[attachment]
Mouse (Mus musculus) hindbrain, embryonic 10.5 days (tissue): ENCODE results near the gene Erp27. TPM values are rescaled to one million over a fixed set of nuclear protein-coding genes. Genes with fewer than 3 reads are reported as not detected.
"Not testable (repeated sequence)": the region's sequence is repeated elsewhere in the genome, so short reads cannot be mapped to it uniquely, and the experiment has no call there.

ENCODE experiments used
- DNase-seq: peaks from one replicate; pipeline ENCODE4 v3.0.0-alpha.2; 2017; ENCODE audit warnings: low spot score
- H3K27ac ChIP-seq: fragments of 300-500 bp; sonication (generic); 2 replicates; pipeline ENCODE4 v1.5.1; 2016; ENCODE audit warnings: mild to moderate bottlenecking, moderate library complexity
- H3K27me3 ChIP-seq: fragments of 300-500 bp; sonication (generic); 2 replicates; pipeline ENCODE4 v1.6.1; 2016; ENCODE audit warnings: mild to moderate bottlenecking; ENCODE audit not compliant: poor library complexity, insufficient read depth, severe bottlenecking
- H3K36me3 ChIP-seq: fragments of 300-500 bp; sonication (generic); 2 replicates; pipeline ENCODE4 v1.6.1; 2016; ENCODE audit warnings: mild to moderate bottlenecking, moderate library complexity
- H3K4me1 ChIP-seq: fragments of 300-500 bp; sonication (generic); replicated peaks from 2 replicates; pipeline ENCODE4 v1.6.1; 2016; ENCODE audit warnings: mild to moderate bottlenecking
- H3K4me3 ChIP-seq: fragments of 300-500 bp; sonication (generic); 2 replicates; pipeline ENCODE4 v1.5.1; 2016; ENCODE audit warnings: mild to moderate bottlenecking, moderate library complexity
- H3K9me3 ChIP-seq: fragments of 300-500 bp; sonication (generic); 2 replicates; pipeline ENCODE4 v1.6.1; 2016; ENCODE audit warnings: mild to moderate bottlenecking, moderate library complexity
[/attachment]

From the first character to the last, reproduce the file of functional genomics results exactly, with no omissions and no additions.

Mouse (Mus musculus) hindbrain, embryonic 10.5 days (tissue): ENCODE results near the gene Erp27. TPM values are rescaled to one million over a fixed set of nuclear protein-coding genes. Genes with fewer than 3 reads are reported as not detected.
"Not testable (repeated sequence)": the region's sequence is repeated elsewhere in the genome, so short reads cannot be mapped to it uniquely, and the experiment has no call there.

ENCODE experiments used
- DNase-seq: peaks from one replicate; pipeline ENCODE4 v3.0.0-alpha.2; 2017; ENCODE audit warnings: low spot score
- H3K27ac ChIP-seq: fragments of 300-500 bp; sonication (generic); 2 replicates; pipeline ENCODE4 v1.5.1; 2016; ENCODE audit warnings: mild to moderate bottlenecking, moderate library complexity
- H3K27me3 ChIP-seq: fragments of 300-500 bp; sonication (generic); 2 replicates; pipeline ENCODE4 v1.6.1; 2016; ENCODE audit warnings: mild to moderate bottlenecking; ENCODE audit not compliant: poor library complexity, insufficient read depth, severe bottlenecking
- H3K36me3 ChIP-seq: fragments of 300-500 bp; sonication (generic); 2 replicates; pipeline ENCODE4 v1.6.1; 2016; ENCODE audit warnings: mild to moderate bottlenecking, moderate library complexity
- H3K4me1 ChIP-seq: fragments of 300-500 bp; sonication (generic); replicated peaks from 2 replicates; pipeline ENCODE4 v1.6.1; 2016; ENCODE audit warnings: mild to moderate bottlenecking
- H3K4me3 ChIP-seq: fragments of 300-500 bp; sonication (generic); 2 replicates; pipeline ENCODE4 v1.5.1; 2016; ENCODE audit warnings: mild to moderate bottlenecking, moderate library complexity
- H3K9me3 ChIP-seq: fragments of 300-500 bp; sonication (generic); 2 replicates; pipeline ENCODE4 v1.6.1; 2016; ENCODE audit warnings: mild to moderate bottlenecking, moderate library complexity